No order

No

No. If a voter does not surrender a mail ballot, the voter can sign an affidavit and cast a regular ballot.

Hawaii
Solid D

Votes are released in three stages, with early mail ballots at midnight Eastern, in-person votes at 3 a.m. Eastern and a final report later. Officials estimate that 95 percent to 99 percent of votes will be reported as of Wednesday.

Midnight

Mail ballots processed up to Election Day

No

No

Idaho
Solid R

Officials estimate that nearly all votes will be reported by noon on Wednesday.

11 p.m. (some at 10 p.m.)

No order

No

No

Illinois
Solid D

Officials did not have an estimate, saying that timing will depend on when voters return their ballots. The number of mail ballots that have not yet been returned will be reported here.

8 p.m.

Early in-person and processed mail ballots

Yes, by Nov. 17

Yes, if voter does not surrender mail ballot. Counted within two weeks.

Indiana
Likely R

Officials say the speed of counting will depend on the volume of absentee ballots, and that a more complete picture of results may not be available for several days after the election.

7 p.m. (most at 6 p.m.)

No order

No

In some situations

Iowa
Tossup

Officials said they are confident they will have unofficial results “in a timely fashion like we do for every election.”

10 p.m.

Absentee ballots likely first

Yes, by Nov. 9

Yes, if voter does not surrender mail ballot

Kansas
Likely R

Officials said they could not speculate on the timing of results but noted that the state did not experience systematic delays in its Aug. 4 primary.

9 p.m. (most at 8 p.m.)

Typically early in-person and some mail votes

Yes, by Nov. 6. Results reported daily.

Yes, reviewed between Nov. 9 and Nov. 17

Kentucky
Solid R

Officials said they could not speculate on the timing of complete results. Counties have been instructed to report all in-person votes and mail ballots arriving by 6 p.m. by midnight on election night.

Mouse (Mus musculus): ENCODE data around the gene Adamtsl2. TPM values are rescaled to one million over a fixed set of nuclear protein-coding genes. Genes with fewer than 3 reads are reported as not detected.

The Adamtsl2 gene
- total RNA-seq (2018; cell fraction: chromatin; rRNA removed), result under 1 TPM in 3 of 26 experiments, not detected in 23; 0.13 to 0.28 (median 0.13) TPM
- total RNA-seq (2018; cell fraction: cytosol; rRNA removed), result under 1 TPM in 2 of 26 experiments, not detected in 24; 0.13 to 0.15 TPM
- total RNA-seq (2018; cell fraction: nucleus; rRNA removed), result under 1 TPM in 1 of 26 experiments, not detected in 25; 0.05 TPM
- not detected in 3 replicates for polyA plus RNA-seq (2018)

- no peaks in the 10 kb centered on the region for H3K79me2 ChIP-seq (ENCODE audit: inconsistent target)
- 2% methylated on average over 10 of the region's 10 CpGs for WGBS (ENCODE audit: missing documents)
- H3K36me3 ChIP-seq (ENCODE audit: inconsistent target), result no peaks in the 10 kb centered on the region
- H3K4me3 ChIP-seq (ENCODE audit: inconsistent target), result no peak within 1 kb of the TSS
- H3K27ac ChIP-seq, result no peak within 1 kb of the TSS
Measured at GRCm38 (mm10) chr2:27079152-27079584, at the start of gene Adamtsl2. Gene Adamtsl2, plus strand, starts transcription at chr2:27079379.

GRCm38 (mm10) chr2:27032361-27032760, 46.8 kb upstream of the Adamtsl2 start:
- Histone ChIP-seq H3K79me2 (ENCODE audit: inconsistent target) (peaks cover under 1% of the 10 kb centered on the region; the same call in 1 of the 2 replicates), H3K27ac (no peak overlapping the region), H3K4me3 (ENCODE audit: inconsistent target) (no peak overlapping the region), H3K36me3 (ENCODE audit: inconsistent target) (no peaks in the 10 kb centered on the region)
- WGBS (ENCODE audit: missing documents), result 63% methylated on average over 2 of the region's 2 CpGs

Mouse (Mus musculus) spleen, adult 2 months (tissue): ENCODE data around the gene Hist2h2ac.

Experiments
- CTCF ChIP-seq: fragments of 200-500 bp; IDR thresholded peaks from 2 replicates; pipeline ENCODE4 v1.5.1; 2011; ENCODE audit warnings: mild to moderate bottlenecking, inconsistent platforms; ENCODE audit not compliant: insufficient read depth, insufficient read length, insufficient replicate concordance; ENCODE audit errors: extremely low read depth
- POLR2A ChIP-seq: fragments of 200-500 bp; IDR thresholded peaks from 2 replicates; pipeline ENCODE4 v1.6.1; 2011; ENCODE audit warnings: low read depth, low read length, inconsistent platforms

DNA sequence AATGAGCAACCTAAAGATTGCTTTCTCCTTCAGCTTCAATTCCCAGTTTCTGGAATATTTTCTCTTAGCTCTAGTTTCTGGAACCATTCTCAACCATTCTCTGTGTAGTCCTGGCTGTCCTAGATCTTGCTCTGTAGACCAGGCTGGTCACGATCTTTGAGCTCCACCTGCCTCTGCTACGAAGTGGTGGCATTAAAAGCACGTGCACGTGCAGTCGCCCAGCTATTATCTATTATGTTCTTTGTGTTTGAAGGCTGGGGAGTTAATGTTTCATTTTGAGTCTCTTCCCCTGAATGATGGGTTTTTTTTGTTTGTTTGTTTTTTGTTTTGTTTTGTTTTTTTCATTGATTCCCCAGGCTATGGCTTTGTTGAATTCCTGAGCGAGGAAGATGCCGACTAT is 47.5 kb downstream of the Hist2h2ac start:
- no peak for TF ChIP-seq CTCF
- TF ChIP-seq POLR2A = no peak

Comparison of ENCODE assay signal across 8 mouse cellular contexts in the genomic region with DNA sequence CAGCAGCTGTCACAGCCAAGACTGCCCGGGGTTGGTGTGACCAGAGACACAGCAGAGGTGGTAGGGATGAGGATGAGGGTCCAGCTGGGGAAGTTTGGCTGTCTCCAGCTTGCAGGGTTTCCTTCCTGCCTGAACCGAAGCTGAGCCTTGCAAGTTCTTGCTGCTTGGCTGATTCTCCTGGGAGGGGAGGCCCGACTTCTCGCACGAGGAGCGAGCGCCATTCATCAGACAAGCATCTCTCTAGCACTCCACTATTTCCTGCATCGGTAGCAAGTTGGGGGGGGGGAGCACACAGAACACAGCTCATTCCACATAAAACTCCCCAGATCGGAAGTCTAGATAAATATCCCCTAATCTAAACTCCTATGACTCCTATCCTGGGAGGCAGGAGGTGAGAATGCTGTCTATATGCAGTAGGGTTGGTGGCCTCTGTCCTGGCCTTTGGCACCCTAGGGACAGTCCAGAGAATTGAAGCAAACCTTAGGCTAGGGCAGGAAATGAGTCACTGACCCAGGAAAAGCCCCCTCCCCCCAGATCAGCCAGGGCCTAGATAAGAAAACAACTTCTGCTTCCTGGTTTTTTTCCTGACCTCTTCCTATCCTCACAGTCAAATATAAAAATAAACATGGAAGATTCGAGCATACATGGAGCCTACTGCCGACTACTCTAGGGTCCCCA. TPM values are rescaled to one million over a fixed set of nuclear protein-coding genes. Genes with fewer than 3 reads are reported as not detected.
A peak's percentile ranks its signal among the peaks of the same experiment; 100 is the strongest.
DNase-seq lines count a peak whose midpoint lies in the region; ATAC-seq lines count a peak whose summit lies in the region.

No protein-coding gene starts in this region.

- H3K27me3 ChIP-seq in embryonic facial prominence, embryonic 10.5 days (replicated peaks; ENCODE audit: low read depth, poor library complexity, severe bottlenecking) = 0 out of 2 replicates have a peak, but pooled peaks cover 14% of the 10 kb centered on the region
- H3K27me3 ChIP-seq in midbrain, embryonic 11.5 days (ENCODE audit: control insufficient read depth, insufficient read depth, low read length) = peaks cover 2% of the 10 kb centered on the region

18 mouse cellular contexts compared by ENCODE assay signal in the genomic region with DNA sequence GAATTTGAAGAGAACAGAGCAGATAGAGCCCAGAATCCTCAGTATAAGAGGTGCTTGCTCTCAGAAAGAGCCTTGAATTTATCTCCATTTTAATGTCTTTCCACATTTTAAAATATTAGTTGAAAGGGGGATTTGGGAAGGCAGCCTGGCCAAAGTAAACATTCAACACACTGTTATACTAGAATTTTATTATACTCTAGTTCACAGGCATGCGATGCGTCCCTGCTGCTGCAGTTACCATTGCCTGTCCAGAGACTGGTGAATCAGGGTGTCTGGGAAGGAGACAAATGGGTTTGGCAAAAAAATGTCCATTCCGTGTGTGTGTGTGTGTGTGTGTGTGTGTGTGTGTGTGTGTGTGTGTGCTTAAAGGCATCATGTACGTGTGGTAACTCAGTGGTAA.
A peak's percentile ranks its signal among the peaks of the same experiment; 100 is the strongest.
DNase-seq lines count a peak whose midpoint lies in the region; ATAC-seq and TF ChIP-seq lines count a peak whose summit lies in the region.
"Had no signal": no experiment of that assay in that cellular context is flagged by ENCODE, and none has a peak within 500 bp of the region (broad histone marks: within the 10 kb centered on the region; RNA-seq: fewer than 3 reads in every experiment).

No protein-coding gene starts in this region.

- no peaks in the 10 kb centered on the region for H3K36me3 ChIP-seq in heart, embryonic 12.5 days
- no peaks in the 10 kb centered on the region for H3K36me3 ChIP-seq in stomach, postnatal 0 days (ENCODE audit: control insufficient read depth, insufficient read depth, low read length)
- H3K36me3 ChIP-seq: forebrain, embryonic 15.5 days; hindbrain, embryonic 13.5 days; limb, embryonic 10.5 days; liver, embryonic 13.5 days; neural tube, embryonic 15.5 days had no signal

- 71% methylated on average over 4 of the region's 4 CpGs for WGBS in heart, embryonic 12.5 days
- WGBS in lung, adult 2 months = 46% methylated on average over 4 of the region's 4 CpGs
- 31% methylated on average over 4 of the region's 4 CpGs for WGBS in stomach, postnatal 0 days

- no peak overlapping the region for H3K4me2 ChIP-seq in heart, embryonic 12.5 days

7 p.m. (6 p.m. in some counties)

No order

Yes, by Nov. 6. Results reported on Nov. 6 and 10.

No

Louisiana
Solid R

No timing estimates provided.

9 p.m.

No order

No

No

Maine
Likely D*
Solid D (1st Dist.), Tossup (2nd Dist.)

Officials are not expecting delays processing mail ballots unless most absentee voters wait until Election Day to return them.

8 p.m.

No order

No

No

Maryland
Solid D

Officials said they could not estimate how many votes would be reported by noon on Wednesday.

8 p.m.

Early in-person and counted mail ballots

Yes, by Nov. 13. Results reported each day those ballots are counted.

Yes, reviewed beginning Nov. 12

Massachusetts
Solid D

In recent elections, 97 percent of votes were reported by noon on Wednesday. Officials say they do not expect any changes to the number of precincts reporting this year but noted that ballots arriving on Election Day and after will be counted on or after Nov. 6.

8 p.m.

No order

Yes, by Nov. 6. Officials will start counting ballots arriving after 5 p.m. on Nov. 3 on Nov. 6.

No

Michigan
Lean D

Officials have said that full unofficial results could take until Nov. 6. Processing of ballots does not begin until Election Day, or the day before the election in some jurisdictions. If there are a significant number of mail ballots outstanding at the end of election night, the reported totals could be relatively stronger for Mr. Trump.

9 p.m. (most at 8 p.m.)

No order

No

No. If a voter does not surrender a mail ballot, the voter can sign an affidavit to cancel it and cast a ballot that will be tabulated that day.

Minnesota
Lean D

Officials expect to count and report close to 100 percent of votes cast on or before Election Day by noon Wednesday. Outstanding mail ballots will be reported on the secretary of state’s website.

9 p.m.

No order

Yes, by Nov. 10. Results reported daily.

No

Mississippi
Solid R

Officials estimate that 90 percent to 95 percent of votes will be reported by noon on Wednesday.

8 p.m.

No order

Yes, by Nov. 10. No reporting schedule for results.

Yes, reviewed during 10 days following election

Missouri
Likely R

Officials estimate that more than 99 percent of votes will be reported by noon on Wednesday.

8 p.m.

No order

No

No

Montana